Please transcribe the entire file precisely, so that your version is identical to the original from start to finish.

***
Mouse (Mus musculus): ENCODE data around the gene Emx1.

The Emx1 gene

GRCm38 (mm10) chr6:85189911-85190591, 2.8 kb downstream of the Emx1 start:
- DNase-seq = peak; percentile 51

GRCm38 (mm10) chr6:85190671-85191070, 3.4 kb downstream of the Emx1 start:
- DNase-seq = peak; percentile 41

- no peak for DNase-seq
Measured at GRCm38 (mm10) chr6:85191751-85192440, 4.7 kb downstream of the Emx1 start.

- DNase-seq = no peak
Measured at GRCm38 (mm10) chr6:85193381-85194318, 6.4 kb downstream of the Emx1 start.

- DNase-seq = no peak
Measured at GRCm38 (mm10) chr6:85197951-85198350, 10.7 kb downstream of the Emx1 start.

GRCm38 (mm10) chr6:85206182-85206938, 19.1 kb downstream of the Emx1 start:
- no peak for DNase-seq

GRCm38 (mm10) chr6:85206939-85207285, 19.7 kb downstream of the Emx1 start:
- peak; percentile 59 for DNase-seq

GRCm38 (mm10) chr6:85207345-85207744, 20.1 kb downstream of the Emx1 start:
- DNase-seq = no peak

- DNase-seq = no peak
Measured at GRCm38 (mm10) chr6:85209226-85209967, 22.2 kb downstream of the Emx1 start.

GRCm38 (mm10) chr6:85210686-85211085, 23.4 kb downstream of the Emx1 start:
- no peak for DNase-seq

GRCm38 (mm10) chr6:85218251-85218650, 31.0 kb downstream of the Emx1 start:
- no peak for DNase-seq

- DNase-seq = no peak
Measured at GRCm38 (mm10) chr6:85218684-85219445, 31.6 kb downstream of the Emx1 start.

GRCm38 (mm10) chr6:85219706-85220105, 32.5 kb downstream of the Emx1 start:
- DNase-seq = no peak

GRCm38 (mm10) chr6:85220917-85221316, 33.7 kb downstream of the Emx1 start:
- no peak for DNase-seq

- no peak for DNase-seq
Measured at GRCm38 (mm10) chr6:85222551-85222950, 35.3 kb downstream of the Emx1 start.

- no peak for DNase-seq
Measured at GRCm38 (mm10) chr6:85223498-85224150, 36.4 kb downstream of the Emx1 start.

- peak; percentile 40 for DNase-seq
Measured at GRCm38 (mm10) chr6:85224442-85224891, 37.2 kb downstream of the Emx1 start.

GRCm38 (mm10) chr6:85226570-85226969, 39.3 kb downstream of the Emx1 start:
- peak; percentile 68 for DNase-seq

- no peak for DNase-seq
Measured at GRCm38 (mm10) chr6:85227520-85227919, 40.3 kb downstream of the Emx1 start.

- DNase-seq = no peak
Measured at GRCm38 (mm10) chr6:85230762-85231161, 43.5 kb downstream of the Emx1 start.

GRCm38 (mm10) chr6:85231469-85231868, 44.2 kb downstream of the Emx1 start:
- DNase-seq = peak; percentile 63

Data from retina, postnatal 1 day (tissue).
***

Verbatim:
Mouse (Mus musculus): ENCODE data around the gene Emx1.

The Emx1 gene

GRCm38 (mm10) chr6:85189911-85190591, 2.8 kb downstream of the Emx1 start:
- DNase-seq = peak; percentile 51

GRCm38 (mm10) chr6:85190671-85191070, 3.4 kb downstream of the Emx1 start:
- DNase-seq = peak; percentile 41

- no peak for DNase-seq
Measured at GRCm38 (mm10) chr6:85191751-85192440, 4.7 kb downstream of the Emx1 start.

- DNase-seq = no peak
Measured at GRCm38 (mm10) chr6:85193381-85194318, 6.4 kb downstream of the Emx1 start.

- DNase-seq = no peak
Measured at GRCm38 (mm10) chr6:85197951-85198350, 10.7 kb downstream of the Emx1 start.

GRCm38 (mm10) chr6:85206182-85206938, 19.1 kb downstream of the Emx1 start:
- no peak for DNase-seq

GRCm38 (mm10) chr6:85206939-85207285, 19.7 kb downstream of the Emx1 start:
- peak; percentile 59 for DNase-seq

GRCm38 (mm10) chr6:85207345-85207744, 20.1 kb downstream of the Emx1 start:
- DNase-seq = no peak

- DNase-seq = no peak
Measured at GRCm38 (mm10) chr6:85209226-85209967, 22.2 kb downstream of the Emx1 start.

GRCm38 (mm10) chr6:85210686-85211085, 23.4 kb downstream of the Emx1 start:
- no peak for DNase-seq

GRCm38 (mm10) chr6:85218251-85218650, 31.0 kb downstream of the Emx1 start:
- no peak for DNase-seq

- DNase-seq = no peak
Measured at GRCm38 (mm10) chr6:85218684-85219445, 31.6 kb downstream of the Emx1 start.

GRCm38 (mm10) chr6:85219706-85220105, 32.5 kb downstream of the Emx1 start:
- DNase-seq = no peak

GRCm38 (mm10) chr6:85220917-85221316, 33.7 kb downstream of the Emx1 start:
- no peak for DNase-seq

- no peak for DNase-seq
Measured at GRCm38 (mm10) chr6:85222551-85222950, 35.3 kb downstream of the Emx1 start.

- no peak for DNase-seq
Measured at GRCm38 (mm10) chr6:85223498-85224150, 36.4 kb downstream of the Emx1 start.

- peak; percentile 40 for DNase-seq
Measured at GRCm38 (mm10) chr6:85224442-85224891, 37.2 kb downstream of the Emx1 start.

GRCm38 (mm10) chr6:85226570-85226969, 39.3 kb downstream of the Emx1 start:
- peak; percentile 68 for DNase-seq

- no peak for DNase-seq
Measured at GRCm38 (mm10) chr6:85227520-85227919, 40.3 kb downstream of the Emx1 start.

- DNase-seq = no peak
Measured at GRCm38 (mm10) chr6:85230762-85231161, 43.5 kb downstream of the Emx1 start.

GRCm38 (mm10) chr6:85231469-85231868, 44.2 kb downstream of the Emx1 start:
- DNase-seq = peak; percentile 63

Data from retina, postnatal 1 day (tissue).